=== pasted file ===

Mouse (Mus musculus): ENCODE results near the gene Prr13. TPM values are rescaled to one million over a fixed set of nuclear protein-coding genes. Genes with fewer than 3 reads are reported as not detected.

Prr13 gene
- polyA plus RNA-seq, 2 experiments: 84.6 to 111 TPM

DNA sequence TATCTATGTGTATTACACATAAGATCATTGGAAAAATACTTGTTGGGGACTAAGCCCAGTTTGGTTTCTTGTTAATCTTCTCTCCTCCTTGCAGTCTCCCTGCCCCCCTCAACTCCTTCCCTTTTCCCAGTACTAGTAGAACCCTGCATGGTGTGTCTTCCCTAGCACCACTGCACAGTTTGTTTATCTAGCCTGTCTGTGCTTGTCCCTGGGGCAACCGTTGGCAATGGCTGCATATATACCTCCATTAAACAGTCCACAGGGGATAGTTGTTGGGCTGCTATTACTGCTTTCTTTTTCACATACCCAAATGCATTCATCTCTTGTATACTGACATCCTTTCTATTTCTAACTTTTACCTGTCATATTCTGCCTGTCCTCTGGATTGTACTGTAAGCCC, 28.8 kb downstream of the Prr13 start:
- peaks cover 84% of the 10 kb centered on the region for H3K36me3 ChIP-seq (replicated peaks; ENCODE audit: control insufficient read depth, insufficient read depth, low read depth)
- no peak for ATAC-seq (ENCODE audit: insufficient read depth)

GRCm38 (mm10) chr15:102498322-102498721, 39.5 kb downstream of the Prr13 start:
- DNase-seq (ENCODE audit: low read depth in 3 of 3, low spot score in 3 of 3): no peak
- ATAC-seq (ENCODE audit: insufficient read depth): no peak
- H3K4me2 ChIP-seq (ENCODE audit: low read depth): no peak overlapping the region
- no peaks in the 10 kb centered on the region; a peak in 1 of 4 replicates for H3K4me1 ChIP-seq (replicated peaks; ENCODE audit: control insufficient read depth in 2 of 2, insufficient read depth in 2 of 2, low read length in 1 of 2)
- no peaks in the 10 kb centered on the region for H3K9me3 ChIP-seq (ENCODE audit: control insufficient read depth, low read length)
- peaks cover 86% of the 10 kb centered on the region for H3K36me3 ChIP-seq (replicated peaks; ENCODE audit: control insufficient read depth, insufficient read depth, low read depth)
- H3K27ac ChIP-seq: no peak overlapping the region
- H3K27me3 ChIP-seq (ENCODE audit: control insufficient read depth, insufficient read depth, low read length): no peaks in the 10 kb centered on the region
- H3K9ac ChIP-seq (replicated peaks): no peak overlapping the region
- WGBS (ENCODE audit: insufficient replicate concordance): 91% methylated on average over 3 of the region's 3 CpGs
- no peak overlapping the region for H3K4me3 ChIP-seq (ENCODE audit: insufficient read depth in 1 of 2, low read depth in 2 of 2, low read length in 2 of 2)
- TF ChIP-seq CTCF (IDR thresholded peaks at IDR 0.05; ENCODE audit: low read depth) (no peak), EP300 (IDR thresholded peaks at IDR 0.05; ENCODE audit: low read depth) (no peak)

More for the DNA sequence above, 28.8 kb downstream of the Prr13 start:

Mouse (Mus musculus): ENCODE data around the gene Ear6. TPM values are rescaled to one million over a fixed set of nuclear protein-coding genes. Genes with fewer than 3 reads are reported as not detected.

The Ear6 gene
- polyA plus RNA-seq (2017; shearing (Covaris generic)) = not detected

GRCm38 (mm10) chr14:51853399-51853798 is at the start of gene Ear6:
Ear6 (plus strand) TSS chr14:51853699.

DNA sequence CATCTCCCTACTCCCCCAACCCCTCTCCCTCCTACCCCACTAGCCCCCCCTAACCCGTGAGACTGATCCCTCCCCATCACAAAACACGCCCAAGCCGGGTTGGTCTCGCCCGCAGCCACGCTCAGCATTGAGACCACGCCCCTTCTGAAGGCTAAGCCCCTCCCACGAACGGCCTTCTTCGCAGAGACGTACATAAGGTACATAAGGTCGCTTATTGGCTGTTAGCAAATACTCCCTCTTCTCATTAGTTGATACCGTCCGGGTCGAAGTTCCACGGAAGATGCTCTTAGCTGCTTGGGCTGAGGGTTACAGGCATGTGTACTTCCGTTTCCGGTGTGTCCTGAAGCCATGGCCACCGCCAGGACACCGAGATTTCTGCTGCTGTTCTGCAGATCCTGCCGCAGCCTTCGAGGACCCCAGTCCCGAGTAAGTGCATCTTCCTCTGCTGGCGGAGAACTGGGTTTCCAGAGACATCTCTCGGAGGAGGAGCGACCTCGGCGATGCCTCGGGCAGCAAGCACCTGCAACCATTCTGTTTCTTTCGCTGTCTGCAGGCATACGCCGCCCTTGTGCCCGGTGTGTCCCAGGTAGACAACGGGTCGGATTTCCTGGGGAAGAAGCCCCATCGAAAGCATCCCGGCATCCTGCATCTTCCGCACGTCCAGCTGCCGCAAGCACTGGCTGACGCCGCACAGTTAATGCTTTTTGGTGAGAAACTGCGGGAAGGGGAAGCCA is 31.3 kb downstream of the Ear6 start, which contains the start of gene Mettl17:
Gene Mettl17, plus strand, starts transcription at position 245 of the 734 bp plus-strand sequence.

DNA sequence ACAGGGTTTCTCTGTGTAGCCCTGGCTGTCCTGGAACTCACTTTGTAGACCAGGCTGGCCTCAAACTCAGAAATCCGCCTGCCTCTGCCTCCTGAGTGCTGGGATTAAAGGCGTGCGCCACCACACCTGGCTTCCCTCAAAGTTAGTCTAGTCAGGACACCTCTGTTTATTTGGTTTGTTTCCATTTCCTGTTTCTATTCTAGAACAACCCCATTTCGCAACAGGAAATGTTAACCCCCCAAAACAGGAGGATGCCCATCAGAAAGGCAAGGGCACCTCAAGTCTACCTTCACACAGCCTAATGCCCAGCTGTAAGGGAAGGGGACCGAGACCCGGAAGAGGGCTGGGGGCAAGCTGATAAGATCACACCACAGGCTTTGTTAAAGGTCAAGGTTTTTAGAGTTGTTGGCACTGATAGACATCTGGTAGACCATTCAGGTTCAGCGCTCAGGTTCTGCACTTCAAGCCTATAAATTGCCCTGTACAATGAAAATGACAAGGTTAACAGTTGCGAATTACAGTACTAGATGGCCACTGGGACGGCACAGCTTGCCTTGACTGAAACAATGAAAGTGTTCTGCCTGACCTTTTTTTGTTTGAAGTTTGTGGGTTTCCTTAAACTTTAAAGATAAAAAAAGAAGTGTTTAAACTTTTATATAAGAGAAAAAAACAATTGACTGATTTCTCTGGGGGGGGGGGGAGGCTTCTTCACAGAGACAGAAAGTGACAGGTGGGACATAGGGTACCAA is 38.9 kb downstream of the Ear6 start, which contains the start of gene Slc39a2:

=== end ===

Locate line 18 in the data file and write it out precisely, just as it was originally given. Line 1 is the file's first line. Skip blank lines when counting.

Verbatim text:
- no peak overlapping the region for H3K4me3 ChIP-seq (ENCODE audit: insufficient read depth in 1 of 2, low read depth in 2 of 2, low read length in 2 of 2)